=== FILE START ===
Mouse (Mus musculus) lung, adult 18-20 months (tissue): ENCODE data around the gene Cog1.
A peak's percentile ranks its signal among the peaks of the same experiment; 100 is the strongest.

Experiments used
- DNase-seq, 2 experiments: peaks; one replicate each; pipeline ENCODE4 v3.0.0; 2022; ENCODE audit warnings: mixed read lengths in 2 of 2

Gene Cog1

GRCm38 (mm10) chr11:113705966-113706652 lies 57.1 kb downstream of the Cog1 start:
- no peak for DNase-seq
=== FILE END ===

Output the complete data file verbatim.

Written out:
Mouse (Mus musculus) lung, adult 18-20 months (tissue): ENCODE data around the gene Cog1.
A peak's percentile ranks its signal among the peaks of the same experiment; 100 is the strongest.

Experiments used
- DNase-seq, 2 experiments: peaks; one replicate each; pipeline ENCODE4 v3.0.0; 2022; ENCODE audit warnings: mixed read lengths in 2 of 2

Gene Cog1

GRCm38 (mm10) chr11:113705966-113706652 lies 57.1 kb downstream of the Cog1 start:
- no peak for DNase-seq